NEW YORK — The man charged with killing a 6-year-old boy in 1979 made a false confession and will plead not guilty in a case that catalyzed the missing-children’s movement, his attorney said Thursday.
Pedro Hernandez’s admission in May to suffocating Etan Patz was a stunning turn in one of the most notorious and vexing cases in New York history, prompting the first arrest ever in the case. But he is mentally ill, and his statements “are not reliable,” lawyer Harvey Fishbein said after Mr. Hernandez made a brief court appearance Thursday.
“The really sad part of this case is that it will take time, it will take money and it will not tell the city what happened to Etan Patz,” Mr. Fishbein said.
An ashen-looking Mr. Hernandez stood in handcuffs during the hearing and never spoke. His wife and daughter were in the courtroom, but left without talking to reporters. Mr. Hernandez has been held without bail since his arrest.
While Mr. Fishbein has said Mr. Hernandez is schizophrenic and prone to hallucinations, the lawyer said the New Jersey man is fit to stand trial. Legally, competence for trial doesn’t mean a defendant’s mental state can’t be part of his defense.
But prosecutors say an exhaustive post-arrest investigation found enough evidence to seek an indictment and proceed to trial.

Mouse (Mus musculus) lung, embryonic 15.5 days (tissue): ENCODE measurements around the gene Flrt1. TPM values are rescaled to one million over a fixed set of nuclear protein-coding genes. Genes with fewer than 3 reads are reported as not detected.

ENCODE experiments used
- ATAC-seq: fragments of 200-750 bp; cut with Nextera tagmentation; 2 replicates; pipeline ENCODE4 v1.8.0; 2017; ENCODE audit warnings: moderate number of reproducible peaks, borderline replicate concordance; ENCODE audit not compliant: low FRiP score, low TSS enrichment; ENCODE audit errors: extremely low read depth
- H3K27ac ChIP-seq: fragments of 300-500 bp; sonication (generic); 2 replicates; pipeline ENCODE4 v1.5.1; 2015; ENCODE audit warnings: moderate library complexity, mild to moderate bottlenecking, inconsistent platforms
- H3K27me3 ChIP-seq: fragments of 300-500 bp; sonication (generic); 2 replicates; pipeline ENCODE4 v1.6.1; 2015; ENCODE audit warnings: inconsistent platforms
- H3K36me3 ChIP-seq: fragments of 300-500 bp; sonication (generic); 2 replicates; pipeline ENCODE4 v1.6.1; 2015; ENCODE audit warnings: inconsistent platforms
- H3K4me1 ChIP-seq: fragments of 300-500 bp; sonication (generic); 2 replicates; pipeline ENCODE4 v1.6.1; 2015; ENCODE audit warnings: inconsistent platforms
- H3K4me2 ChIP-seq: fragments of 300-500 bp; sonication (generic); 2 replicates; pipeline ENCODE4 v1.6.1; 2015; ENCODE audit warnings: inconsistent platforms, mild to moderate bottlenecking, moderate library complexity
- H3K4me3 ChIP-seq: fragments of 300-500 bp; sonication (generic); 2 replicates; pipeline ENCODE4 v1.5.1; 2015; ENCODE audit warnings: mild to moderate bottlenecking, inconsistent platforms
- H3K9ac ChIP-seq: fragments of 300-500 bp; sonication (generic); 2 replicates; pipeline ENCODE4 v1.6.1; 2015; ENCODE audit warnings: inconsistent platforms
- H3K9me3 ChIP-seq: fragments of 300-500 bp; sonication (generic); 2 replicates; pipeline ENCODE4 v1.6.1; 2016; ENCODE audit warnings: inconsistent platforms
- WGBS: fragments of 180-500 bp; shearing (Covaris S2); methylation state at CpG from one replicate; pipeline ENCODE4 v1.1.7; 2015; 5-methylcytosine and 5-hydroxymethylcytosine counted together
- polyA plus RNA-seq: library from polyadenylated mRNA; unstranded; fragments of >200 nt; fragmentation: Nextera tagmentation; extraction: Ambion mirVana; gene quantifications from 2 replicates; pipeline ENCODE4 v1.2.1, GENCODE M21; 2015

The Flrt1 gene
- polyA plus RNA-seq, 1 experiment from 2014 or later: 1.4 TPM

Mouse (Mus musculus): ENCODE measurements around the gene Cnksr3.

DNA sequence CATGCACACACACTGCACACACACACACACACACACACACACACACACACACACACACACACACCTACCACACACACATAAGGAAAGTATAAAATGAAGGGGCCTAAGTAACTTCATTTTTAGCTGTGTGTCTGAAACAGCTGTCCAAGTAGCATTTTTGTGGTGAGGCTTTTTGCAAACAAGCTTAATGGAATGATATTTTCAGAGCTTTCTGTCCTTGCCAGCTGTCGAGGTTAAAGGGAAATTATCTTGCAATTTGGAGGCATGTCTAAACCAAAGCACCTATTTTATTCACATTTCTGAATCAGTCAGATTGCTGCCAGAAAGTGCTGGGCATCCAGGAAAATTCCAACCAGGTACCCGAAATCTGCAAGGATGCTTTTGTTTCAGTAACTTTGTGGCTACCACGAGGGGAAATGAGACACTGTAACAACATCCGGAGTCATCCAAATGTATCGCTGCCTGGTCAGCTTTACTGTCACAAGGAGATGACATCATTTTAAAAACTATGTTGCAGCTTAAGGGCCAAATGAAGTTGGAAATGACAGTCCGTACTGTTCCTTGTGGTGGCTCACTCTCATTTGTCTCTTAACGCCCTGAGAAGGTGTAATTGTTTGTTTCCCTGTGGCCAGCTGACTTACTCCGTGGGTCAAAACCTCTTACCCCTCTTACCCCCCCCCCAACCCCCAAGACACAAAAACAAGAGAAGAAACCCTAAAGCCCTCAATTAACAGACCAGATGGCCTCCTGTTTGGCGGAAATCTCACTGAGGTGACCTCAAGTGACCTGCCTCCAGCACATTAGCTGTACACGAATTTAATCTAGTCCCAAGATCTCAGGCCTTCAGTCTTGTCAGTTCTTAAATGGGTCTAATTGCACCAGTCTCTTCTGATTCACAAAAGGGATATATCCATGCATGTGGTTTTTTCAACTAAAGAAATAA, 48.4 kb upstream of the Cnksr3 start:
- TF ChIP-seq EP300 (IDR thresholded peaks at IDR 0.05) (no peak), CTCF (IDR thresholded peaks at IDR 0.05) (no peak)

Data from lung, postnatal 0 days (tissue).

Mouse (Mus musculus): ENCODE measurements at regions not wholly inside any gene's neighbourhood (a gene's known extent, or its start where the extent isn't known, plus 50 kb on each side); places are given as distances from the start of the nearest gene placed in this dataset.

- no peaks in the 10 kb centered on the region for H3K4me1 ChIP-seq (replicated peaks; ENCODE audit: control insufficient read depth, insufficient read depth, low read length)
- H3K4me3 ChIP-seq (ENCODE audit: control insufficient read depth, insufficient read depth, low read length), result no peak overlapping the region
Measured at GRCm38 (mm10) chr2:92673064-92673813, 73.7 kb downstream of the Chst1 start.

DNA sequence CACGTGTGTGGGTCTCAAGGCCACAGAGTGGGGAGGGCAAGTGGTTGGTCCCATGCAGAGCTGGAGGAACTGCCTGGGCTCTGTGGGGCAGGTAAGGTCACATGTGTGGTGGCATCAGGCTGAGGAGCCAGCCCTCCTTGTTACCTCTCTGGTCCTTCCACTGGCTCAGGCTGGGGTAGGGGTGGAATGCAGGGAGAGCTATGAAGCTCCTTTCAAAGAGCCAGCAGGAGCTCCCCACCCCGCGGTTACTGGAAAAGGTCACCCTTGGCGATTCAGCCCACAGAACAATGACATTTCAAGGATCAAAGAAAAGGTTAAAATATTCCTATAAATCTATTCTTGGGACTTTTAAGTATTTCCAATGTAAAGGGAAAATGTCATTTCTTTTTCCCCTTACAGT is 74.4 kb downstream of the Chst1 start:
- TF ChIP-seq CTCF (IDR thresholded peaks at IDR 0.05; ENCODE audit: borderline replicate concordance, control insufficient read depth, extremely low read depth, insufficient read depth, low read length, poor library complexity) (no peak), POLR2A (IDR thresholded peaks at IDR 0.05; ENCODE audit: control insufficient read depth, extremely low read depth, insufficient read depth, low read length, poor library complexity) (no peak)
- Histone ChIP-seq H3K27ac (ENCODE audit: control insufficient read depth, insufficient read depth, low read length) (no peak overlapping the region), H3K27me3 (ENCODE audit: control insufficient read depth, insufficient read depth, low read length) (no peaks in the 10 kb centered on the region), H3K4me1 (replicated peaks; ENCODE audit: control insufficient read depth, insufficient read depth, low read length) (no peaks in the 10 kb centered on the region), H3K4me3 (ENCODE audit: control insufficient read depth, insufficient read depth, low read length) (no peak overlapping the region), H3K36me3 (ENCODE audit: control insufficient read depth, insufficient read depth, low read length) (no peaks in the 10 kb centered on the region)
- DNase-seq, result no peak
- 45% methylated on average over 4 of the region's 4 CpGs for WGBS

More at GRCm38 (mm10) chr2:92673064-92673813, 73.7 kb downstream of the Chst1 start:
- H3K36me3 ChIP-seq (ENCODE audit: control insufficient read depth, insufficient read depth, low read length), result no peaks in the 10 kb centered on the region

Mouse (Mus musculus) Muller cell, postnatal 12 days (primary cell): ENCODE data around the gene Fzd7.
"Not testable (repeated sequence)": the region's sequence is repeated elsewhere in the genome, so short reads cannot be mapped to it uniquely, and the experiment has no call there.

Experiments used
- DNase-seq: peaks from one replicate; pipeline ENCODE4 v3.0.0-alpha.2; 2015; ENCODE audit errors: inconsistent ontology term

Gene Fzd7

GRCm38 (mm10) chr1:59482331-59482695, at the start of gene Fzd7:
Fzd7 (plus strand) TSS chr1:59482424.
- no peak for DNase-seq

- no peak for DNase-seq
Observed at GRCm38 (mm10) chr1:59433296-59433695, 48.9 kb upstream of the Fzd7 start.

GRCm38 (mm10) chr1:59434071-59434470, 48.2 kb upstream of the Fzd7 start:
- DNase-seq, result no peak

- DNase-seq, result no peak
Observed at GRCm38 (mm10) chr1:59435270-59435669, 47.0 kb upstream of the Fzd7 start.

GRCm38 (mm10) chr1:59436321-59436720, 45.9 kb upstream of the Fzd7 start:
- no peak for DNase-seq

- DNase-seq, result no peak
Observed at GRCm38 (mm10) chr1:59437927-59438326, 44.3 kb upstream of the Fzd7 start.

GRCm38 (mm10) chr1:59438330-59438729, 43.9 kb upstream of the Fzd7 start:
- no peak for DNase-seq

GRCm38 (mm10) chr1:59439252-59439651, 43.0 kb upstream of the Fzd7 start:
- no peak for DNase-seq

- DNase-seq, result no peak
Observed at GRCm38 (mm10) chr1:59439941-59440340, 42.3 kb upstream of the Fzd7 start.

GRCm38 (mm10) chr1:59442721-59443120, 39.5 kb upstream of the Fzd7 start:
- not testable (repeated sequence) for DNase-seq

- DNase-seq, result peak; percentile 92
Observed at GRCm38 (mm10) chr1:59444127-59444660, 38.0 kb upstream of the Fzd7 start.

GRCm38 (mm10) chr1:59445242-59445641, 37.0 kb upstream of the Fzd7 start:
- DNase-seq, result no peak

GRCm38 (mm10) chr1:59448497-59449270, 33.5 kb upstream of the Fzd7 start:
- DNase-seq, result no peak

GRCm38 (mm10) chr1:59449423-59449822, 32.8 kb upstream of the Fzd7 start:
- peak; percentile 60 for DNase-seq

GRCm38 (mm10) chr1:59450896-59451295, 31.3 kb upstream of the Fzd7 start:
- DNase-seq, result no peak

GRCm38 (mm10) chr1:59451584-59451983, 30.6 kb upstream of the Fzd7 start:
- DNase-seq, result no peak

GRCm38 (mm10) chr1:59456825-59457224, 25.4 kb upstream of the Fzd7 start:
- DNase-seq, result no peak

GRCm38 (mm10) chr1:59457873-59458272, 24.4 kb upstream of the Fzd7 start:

“We believe the evidence that Mr. Hernandez killed Etan Patz to be credible and persuasive, and that his statements are not the product of any mental illness,” said Erin M. Duggan, spokeswoman for Manhattan District Attorney Cyrus R. Vance Jr.
A judge set a Dec. 12 date for Mr. Hernandez to enter a plea.
Etan’s disappearance led to an intensive search and spawned a movement to publicize cases of missing children. His photo was among the first put on milk cartons, and his case turned May 25 into National Missing Children’s Day.
Mr. Hernandez, 51, was a teenage stock clerk at a convenience store when Etan disappeared on his way to school on May 25, 1979. He was a married father with no criminal record and living in Maple Shade, N.J., when police approached him based on a tip earlier this year.
Under New York state law, a confession can be enough to convict someone as long as authorities can establish that a crime occurred.
False confessions are a long-standing legal phenomenon. Examples range from the more than 200 people who came forward to claim to kidnapping the infant son of aviator Charles Lindbergh in the 1930s to the 2006 episode in which a man falsely said he’d killed JonBenet Ramsey, the 6-year-old beauty queen found dead in her parents’ Colorado home a decade earlier.
Mr. Fishbein said he planned to have expert witnesses explain why people sometimes admit to crimes they didn’t commit.
“It’s a hard concept to understand. But it’s a reality. And it’s a scary reality,” he said.
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